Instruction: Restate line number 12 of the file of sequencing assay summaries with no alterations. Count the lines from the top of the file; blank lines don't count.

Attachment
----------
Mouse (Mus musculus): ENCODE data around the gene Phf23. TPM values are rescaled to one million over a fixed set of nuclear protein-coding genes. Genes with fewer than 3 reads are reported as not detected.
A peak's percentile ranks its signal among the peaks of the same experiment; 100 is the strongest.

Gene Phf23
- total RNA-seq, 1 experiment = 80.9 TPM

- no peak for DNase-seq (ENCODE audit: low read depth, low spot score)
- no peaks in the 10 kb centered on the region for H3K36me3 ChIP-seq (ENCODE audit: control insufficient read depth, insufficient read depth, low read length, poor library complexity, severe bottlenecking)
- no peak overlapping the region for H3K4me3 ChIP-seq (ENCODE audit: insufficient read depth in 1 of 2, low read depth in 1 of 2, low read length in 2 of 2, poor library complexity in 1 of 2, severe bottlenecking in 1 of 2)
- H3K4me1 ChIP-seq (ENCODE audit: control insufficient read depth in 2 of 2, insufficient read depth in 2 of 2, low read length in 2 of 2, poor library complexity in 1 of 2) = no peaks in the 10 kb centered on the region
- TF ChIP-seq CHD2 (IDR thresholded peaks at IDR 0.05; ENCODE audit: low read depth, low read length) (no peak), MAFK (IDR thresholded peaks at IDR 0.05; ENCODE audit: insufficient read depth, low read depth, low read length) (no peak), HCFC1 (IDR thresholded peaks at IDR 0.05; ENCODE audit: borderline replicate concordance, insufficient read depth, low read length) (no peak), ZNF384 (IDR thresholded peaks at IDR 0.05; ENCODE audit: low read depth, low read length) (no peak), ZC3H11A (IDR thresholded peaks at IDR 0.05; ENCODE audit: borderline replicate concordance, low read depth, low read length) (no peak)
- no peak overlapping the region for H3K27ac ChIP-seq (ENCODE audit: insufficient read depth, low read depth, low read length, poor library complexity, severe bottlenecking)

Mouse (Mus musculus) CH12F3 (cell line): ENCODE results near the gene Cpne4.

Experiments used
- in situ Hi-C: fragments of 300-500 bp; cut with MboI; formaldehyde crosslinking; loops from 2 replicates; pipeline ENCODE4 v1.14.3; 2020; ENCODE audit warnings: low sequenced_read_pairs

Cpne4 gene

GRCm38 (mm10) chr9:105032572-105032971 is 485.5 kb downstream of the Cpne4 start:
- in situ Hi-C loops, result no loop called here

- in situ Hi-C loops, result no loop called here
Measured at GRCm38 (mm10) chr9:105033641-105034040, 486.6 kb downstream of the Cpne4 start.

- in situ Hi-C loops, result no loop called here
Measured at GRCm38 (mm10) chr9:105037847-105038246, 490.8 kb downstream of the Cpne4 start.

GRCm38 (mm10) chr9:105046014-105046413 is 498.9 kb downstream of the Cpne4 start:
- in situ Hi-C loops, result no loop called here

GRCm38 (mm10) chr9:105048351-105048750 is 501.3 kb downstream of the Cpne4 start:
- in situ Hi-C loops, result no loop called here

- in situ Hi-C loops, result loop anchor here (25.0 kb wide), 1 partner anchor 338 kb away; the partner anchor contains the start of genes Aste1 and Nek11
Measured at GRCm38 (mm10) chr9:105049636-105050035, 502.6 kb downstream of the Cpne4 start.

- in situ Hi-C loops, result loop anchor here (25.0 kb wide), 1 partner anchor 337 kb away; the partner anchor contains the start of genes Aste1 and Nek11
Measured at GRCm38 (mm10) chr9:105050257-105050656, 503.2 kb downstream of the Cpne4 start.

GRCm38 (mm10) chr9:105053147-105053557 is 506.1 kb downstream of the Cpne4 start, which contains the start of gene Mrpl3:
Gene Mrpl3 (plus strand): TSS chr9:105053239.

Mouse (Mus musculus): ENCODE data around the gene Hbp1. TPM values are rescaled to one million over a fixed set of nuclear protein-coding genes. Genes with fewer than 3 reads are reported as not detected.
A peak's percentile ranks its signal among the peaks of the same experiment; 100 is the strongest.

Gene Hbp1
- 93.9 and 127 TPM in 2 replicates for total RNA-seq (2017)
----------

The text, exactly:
Experiments used